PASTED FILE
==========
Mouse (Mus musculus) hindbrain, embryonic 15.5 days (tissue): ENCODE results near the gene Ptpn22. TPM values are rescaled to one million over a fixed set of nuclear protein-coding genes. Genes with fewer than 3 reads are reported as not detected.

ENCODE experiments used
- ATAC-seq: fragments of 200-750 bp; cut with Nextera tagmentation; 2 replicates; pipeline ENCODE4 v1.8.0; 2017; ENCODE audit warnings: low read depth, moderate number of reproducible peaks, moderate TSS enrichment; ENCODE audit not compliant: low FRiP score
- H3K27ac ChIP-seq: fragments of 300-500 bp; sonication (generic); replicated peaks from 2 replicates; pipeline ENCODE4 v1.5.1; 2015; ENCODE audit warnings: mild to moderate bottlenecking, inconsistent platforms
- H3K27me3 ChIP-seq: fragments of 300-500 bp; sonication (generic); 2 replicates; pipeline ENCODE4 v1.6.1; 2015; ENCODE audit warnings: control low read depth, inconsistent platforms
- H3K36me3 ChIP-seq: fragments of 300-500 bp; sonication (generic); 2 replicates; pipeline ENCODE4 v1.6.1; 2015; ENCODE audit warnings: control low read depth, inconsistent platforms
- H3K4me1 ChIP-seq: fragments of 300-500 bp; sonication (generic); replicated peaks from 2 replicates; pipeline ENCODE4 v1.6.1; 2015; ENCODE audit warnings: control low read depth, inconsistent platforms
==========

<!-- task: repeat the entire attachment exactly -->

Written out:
Mouse (Mus musculus) hindbrain, embryonic 15.5 days (tissue): ENCODE results near the gene Ptpn22. TPM values are rescaled to one million over a fixed set of nuclear protein-coding genes. Genes with fewer than 3 reads are reported as not detected.

ENCODE experiments used
- ATAC-seq: fragments of 200-750 bp; cut with Nextera tagmentation; 2 replicates; pipeline ENCODE4 v1.8.0; 2017; ENCODE audit warnings: low read depth, moderate number of reproducible peaks, moderate TSS enrichment; ENCODE audit not compliant: low FRiP score
- H3K27ac ChIP-seq: fragments of 300-500 bp; sonication (generic); replicated peaks from 2 replicates; pipeline ENCODE4 v1.5.1; 2015; ENCODE audit warnings: mild to moderate bottlenecking, inconsistent platforms
- H3K27me3 ChIP-seq: fragments of 300-500 bp; sonication (generic); 2 replicates; pipeline ENCODE4 v1.6.1; 2015; ENCODE audit warnings: control low read depth, inconsistent platforms
- H3K36me3 ChIP-seq: fragments of 300-500 bp; sonication (generic); 2 replicates; pipeline ENCODE4 v1.6.1; 2015; ENCODE audit warnings: control low read depth, inconsistent platforms
- H3K4me1 ChIP-seq: fragments of 300-500 bp; sonication (generic); replicated peaks from 2 replicates; pipeline ENCODE4 v1.6.1; 2015; ENCODE audit warnings: control low read depth, inconsistent platforms